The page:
The third entry in flow entry table 418A illustrated matches all MAC addressed as a destination MAC address. The destination MAC address is set to match the MAC address of VM T3 490C while one MPLS label is set to the VS-TORS 401 link label, and the other is set to the tenant label. The IP protocol is set to match on all entries. The action is then to pop the MPLS label and forward the packet to VM T3 490C. This rule corresponds with step E described above.

As described above, a CNM maintains a mapping between a VM MAC address, virtualized server MAC, and VM IP address. If a tenant has elected not to use DHCP addresses, then the CEM modifies the VM's IP stack prior to execution scheduling and installs a static IP address. However, in other embodiments a tenant will elect to use DHCP addresses. In such a case, the CNM will intercept DHCP requests and act as a relay in accordance with “DHCP Relay Agent Information Option,” IETF, RFC 3046, January 2001.

FIG. 5 illustrates a block diagram of a method for intercepting DHCP requests from a VM according to one embodiment of the invention. At block 500, the CNM receives the DHCP request that originated from a VM. The CNM relays the DHCP request to a DHCP server in accordance with RFC 3046 at block 505. At block 510, the CNM receives a DHCP reply from the DHCP server. At block 515, the CNM records an association in an address mapping table between the VM's MAC address and the IP address received in the DHCP reply. In accordance with embodiments of the invention, the association further includes the MAC address of the virtual server executing the VM. At block 520, the CNM forwards the DHCP reply to the VM.

FIG. 6 illustrates a method for intercepting DHCP requests from a virtual machine according to one embodiment of the invention. In FIG. 6, a virtualized server 615A comprises a hypervisor 616A and a virtual switch 617A. In FIG. 6, the virtualized server 615A has three active VMs T1, T2, and T3 690A-690C. The virtual switch 617A comprises a flow entry table 618A that includes a rule to forward DHCP requests from VM T3 690C to a CNM 660 which is coupled with a DHCP server 630.

This figure illustrates various points during the interception of a DHCP request from a virtual machine. At point A, the VM T3 690C issues a DHCP Request to obtain an IP address and other configuration information, such as the DNS server. At point B, the virtual switch 617A matches the request with a flow rule to route the DHCP request to the CNM 660. At point C, the CNM 660 acts as a DHCP relay, inserts a standard DHCP Relay Option, and forwards the request to the tenant's DHCP server 630. The CNM 660 can determine which tenant the VM T3 690C belongs to by examining the source MAC address of the DHCP request. At point D, The tenant's DHCP server 630 responds with a DHCP Reply containing an IP address for the VM T3 690C and other configuration information. At point E, the CNM 660 records the mapping between the VM T3 690C MAC address and the IP address in the CNM's address mapping table 262. At point F, the CNM 660 strips off the DHCP Relay Option and forwards the DHCP reply to the virtual switch 617A which forward the request back to VM T3 690C at point G.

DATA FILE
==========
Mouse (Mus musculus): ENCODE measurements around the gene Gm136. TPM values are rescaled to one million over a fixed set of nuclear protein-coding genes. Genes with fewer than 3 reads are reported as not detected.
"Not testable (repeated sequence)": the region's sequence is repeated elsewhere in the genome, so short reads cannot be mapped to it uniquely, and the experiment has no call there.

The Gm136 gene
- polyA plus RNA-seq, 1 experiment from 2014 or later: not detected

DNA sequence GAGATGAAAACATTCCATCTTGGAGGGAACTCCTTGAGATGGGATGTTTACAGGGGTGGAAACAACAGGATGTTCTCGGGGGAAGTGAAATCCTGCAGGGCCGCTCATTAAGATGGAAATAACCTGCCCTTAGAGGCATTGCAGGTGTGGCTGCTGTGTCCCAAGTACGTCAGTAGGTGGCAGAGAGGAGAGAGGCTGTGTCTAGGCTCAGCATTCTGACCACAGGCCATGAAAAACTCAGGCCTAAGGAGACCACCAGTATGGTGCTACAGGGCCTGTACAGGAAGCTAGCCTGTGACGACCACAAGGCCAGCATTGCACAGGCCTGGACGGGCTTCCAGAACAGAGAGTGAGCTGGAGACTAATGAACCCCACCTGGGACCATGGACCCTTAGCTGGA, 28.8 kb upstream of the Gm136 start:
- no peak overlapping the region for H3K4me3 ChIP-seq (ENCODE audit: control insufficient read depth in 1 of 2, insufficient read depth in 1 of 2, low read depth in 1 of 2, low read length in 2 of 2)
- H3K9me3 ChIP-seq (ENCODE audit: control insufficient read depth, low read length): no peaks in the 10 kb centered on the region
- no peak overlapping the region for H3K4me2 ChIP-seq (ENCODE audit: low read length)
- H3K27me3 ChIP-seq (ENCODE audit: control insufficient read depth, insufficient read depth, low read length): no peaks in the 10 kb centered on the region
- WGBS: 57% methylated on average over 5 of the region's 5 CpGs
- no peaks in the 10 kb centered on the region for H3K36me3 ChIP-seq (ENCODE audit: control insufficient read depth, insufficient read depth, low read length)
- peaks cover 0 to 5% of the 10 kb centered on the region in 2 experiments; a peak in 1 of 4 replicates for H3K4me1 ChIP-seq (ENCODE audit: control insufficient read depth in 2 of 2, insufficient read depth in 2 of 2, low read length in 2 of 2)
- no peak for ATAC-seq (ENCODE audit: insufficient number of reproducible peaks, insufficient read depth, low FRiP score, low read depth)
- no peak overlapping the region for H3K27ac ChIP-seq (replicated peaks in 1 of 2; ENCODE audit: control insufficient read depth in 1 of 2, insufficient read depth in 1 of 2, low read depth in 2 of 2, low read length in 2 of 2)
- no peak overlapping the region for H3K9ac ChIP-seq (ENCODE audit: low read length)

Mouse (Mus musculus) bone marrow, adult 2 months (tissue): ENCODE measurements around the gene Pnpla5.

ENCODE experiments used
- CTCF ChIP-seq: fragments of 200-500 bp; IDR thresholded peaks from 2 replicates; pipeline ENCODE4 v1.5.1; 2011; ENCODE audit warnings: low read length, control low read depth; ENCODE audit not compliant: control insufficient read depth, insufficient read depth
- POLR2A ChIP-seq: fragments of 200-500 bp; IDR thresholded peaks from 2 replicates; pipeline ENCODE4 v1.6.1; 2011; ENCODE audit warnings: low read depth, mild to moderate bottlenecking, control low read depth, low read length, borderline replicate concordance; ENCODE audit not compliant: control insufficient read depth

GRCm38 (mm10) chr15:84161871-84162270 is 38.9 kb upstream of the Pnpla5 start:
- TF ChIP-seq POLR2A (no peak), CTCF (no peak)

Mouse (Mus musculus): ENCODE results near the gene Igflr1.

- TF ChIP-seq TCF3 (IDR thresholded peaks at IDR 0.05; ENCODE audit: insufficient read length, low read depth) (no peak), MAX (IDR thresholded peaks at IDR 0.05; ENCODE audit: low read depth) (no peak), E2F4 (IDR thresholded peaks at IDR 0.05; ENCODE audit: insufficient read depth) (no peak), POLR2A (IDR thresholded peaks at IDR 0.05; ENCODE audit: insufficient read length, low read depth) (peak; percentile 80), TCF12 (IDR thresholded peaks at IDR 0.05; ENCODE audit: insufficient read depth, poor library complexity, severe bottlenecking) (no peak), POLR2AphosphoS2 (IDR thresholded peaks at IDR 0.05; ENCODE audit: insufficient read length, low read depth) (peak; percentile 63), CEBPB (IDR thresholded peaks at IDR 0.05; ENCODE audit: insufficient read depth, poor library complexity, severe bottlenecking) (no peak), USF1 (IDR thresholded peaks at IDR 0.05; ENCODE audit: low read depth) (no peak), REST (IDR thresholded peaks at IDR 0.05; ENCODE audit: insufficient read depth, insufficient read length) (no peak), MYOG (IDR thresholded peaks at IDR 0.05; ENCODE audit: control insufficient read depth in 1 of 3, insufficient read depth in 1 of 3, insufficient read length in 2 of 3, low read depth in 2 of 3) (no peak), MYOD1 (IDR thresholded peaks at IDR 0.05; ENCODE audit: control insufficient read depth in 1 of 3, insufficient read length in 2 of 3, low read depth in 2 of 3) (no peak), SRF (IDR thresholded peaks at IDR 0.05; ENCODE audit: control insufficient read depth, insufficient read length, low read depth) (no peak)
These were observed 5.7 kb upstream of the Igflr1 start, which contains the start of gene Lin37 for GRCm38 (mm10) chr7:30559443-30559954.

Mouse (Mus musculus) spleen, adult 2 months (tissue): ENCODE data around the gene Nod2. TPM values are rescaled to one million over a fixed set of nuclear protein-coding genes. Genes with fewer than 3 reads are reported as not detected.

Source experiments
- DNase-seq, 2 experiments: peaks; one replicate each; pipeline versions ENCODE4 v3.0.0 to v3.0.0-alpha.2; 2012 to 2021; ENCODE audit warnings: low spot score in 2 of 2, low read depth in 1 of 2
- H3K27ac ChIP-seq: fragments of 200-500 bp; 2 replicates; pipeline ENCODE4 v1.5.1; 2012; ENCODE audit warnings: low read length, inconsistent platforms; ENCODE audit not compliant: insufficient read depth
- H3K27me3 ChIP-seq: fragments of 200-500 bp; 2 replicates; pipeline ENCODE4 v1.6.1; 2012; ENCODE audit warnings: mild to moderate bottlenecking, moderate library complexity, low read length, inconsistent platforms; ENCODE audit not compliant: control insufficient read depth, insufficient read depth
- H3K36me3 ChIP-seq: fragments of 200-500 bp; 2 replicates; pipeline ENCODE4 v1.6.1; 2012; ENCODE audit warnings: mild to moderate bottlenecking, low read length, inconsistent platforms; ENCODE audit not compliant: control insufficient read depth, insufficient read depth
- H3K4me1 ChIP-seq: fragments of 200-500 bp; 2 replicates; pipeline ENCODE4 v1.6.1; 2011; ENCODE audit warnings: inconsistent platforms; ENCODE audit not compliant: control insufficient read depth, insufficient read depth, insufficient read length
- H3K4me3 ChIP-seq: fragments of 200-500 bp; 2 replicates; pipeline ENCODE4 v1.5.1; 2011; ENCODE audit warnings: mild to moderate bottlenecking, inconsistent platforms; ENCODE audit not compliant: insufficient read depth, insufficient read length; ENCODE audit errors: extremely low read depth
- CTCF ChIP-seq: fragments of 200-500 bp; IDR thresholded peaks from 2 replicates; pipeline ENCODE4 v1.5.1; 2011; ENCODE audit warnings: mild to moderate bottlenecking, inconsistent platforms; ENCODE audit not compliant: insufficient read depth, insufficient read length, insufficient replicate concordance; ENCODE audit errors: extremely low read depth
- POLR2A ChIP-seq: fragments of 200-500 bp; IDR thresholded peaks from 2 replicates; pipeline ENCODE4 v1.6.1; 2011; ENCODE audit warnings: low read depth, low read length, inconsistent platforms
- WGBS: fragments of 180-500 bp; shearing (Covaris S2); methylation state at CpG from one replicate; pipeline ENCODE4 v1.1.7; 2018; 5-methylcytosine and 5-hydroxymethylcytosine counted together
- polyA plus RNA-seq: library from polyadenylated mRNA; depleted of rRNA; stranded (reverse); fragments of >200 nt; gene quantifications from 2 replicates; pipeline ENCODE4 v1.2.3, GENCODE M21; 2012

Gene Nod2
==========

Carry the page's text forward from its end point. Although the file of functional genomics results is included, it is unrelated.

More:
In the typical IP LAN scenario, a source application running in a server wishing to communicate with a destination application uses DNS to discover the IP address of the destination application. After the IP address is found, the IP stack in the source server broadcasts an ARP message to discover a mapping between the IP address and the MAC address of the destination. If the destination is on the local LAN, it replies to the ARP. If the destination is not running on the local LAN, the source server IP stack uses the MAC address of a local router as a gateway to other subnets.

In the cloud, VMs run on top of a virtualized LAN. The tenant runs its own DNS server, or buys DNS service from the cloud operator. A VM is configured with the address of the DNS server it is to use. When the tenant wants to contact a service, it sends a DNS request to the DNS server to discover the IP address, exactly as in a normal corporate LAN. The DNS server can be under control of the cloud operator or it can be controlled by the individual tenant. When the DNS reply returns, the VM broadcasts an ARP request to determine the IP to MAC address mapping.